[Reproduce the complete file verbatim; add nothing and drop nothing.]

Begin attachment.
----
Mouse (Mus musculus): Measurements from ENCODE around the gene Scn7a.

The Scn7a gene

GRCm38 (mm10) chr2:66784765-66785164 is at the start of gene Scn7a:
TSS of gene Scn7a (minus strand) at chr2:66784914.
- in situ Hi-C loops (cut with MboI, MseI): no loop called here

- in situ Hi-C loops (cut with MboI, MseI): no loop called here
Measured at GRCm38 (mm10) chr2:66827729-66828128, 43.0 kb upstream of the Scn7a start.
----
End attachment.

Mouse (Mus musculus): Measurements from ENCODE around the gene Scn7a.

The Scn7a gene

GRCm38 (mm10) chr2:66784765-66785164 is at the start of gene Scn7a:
TSS of gene Scn7a (minus strand) at chr2:66784914.
- in situ Hi-C loops (cut with MboI, MseI): no loop called here

- in situ Hi-C loops (cut with MboI, MseI): no loop called here
Measured at GRCm38 (mm10) chr2:66827729-66828128, 43.0 kb upstream of the Scn7a start.